Criccieth: Day Trippin’

‘Criccieth is a small town in the Gwynedd region of North Wales and sits around 5 miles to the west of Porthmadog, on the Llyn Peninsula’

It is also known as ‘The Pearl of Wales on the Shores of Snowdonia, although Criccieth is slightly easier for me to remember.  As with many other seaside towns in North Wales, it is very popular with visitors and has a range of beautiful old B&Bs and hotels running with views of the Irish Sea.  Criccieth has a resident population of around 1,700 people, but this can swell considerably during the summer months.

If you have some time to spend in town, this is a quick guide on what to see and do.

Memorial Hall:

At the Porthmadog end of the town is the Memorial Hall, which is famous for having its foundation stone laid by local lad, David Lloyd George.  For anyone not familiar with British politics, Lloyd George held the post of Chancellor of the Exchequer before becoming Prime Minister from 1916 – 1922.  The hall is well used for community entertainment and features heavily in the annual Criccieth Festival, held each June in various venues throughout the town.

Criccieth Castle:

It would be wrong not to include it, even just from the standpoint of the views it fords across the sea (and across the town). Although the Castle itself is largely in ruins (in comparison to its neighbouring castles), it does look utterly spectacular as you approach it sitting on top of the hill, jutting out across the water.  The site is run by Cadw and prices are fairly reasonable, given there’s not a great deal of the structure left to walk around.  It’s worth the entrance fee for the view, though.

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Marine Beach: 

The town actually has two beaches, split by the castle rocks.  Marine Beach is to the west of the building and it pretty rocky, whilst the main beach is more sandy and lies to the east of the castle. It also has spectacular views.  I prefer Marine Beach simply from the point of view that I like walking along between it and the rows of pastel coloured houses on the promenade. It’s a beautiful walk and has great vantage points of the castle from below.  Also: it leads directly to the ice cream shop, so it wins hands down…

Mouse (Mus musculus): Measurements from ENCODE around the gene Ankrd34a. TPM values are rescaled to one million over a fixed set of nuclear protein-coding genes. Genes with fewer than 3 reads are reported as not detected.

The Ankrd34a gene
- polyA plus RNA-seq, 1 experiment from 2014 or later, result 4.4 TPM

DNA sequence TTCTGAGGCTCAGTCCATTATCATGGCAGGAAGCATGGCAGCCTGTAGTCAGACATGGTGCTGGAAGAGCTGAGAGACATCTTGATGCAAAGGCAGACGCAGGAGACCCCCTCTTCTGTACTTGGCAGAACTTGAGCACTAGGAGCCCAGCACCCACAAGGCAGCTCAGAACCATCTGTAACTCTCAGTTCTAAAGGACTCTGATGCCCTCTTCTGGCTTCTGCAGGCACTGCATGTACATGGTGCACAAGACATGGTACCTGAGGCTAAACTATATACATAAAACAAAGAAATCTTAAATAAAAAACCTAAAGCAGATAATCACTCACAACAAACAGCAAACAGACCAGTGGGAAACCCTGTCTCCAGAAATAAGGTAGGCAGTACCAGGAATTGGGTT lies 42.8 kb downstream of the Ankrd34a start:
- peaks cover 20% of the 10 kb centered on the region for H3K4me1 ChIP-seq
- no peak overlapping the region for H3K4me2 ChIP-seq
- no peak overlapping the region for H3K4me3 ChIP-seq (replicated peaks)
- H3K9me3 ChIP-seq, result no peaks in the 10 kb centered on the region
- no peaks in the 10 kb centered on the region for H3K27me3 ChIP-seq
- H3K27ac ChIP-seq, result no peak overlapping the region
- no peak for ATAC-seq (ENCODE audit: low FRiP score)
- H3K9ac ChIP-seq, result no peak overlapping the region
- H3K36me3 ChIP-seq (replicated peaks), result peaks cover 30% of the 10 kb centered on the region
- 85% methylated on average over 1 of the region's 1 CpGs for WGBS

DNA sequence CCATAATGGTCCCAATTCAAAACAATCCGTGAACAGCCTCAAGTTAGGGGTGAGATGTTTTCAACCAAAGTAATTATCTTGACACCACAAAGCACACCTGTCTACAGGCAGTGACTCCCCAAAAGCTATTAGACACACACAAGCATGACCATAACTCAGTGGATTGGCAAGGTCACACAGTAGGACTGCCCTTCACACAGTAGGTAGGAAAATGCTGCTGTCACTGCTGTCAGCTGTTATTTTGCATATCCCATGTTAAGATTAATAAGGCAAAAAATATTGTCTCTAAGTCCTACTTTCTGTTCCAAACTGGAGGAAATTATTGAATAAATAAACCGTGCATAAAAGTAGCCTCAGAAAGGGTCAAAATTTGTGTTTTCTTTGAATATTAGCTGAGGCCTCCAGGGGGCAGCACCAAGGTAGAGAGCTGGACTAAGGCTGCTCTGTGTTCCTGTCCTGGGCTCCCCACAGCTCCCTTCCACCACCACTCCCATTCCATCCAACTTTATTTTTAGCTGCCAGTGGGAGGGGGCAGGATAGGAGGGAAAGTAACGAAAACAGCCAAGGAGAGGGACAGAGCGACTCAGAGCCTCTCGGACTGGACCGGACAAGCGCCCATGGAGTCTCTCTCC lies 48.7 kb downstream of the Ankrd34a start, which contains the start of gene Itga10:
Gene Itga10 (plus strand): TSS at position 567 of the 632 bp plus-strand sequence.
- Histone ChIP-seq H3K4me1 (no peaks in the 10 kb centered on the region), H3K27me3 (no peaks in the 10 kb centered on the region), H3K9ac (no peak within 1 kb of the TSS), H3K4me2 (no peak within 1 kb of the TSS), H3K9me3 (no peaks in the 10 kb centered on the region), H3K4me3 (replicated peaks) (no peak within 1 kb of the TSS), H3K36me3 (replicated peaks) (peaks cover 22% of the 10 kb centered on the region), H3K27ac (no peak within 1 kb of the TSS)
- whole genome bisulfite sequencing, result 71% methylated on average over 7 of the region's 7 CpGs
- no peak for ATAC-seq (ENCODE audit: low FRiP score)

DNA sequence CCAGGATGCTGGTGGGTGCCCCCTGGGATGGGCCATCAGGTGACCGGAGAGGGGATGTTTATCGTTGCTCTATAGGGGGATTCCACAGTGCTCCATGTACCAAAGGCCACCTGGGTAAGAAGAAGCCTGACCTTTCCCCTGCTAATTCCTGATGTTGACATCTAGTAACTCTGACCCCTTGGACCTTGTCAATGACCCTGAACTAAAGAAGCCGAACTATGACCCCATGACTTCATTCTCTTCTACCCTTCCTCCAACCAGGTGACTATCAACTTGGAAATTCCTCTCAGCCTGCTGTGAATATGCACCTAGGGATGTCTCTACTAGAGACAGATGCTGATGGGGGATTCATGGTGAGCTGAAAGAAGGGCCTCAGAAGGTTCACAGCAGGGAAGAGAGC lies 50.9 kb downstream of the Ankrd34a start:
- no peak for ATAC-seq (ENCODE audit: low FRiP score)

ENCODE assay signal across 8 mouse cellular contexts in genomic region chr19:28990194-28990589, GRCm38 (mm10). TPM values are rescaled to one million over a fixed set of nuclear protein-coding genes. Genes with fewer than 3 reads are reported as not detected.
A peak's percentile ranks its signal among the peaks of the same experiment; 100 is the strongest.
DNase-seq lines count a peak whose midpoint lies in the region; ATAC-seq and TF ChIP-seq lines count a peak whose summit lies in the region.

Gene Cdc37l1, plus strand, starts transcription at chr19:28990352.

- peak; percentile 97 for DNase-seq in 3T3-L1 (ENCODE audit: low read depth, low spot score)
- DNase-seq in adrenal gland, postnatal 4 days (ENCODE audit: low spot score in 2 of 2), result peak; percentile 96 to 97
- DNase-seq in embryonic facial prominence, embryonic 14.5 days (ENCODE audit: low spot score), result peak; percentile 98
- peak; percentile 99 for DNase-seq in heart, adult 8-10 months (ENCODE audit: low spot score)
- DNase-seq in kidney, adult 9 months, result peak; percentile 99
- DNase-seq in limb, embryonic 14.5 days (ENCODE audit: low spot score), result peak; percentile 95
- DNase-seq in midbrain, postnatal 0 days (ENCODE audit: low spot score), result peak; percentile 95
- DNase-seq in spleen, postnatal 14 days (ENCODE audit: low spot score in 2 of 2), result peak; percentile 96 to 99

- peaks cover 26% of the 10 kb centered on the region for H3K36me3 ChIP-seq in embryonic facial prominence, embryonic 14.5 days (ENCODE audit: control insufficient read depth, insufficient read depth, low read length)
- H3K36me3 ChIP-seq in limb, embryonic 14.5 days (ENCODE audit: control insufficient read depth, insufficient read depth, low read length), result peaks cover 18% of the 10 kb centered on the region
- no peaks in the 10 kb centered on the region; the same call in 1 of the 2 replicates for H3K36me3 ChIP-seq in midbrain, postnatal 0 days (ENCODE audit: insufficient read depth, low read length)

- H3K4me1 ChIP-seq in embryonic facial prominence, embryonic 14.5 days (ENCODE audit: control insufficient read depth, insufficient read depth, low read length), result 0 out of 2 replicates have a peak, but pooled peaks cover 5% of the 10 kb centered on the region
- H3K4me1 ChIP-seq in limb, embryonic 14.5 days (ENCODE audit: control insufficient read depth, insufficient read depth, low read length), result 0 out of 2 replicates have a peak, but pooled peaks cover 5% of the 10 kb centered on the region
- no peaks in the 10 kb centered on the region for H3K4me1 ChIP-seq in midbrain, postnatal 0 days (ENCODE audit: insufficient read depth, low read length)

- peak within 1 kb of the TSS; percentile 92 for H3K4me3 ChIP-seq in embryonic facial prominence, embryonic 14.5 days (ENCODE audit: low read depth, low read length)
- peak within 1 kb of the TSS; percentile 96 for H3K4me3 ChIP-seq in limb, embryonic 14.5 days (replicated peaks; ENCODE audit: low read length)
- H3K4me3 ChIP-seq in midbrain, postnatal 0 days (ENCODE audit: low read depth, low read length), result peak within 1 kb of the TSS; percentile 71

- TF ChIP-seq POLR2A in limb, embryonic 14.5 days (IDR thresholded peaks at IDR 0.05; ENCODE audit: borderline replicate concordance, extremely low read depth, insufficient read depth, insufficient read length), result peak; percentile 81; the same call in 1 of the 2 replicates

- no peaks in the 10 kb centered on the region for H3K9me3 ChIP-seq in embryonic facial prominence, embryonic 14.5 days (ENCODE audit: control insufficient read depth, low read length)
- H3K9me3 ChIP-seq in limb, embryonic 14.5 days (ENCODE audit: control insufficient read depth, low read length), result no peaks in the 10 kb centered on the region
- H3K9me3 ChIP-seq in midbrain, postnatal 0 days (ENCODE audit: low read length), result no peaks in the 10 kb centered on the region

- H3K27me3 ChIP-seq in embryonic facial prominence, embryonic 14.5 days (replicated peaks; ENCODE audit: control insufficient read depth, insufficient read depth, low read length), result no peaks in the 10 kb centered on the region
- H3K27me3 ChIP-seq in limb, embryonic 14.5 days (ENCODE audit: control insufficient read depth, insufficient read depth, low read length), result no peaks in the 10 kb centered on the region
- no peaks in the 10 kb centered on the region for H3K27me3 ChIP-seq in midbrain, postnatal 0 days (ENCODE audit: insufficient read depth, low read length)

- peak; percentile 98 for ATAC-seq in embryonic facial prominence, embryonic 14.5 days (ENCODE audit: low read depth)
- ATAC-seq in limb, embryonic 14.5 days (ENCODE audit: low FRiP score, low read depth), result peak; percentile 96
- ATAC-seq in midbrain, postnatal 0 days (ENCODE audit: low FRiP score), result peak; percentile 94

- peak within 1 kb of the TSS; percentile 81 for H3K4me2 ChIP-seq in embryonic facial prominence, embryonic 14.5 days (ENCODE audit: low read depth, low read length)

The waters at Criccieth are pretty temperate, being controlled by the Gulf Stream, which makes them a lot warmer than you’d expect.  They’re also a good place to spot Porpoises, who also enjoy the warm water.

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Cadwaladers:

It’s illegal to visit Criccieth without popping to Cadwaladers for coffee and ice cream.  The company is a Welsh institution and has been operating, mainly in the North, for a loooong time.  They made incredible ice-cream, in a myriad of flavours, which LT likes to test out on a regular basis.  You know, just to make sure they’re keeping their standards up. Their Criccieth ice cream parlour is also a Cafe and has some fantastic views out across the Irish Sea.  There are few things better than rounding off an afternoon in town than by stopping for a rest and some much needed calories.  I don’t eat ice cream personally as it doesn’t agree with me, but even I struggle not to order one of their special sundaes.  The range is fantastic, but you’d probably have to have someone airlift you back to your car afterwards…they are NOT for the calorie conscious.  However, isn’t that what being on holiday is all about???

What are your favourite sights in Criccieth?

 

Suz x 

 

 

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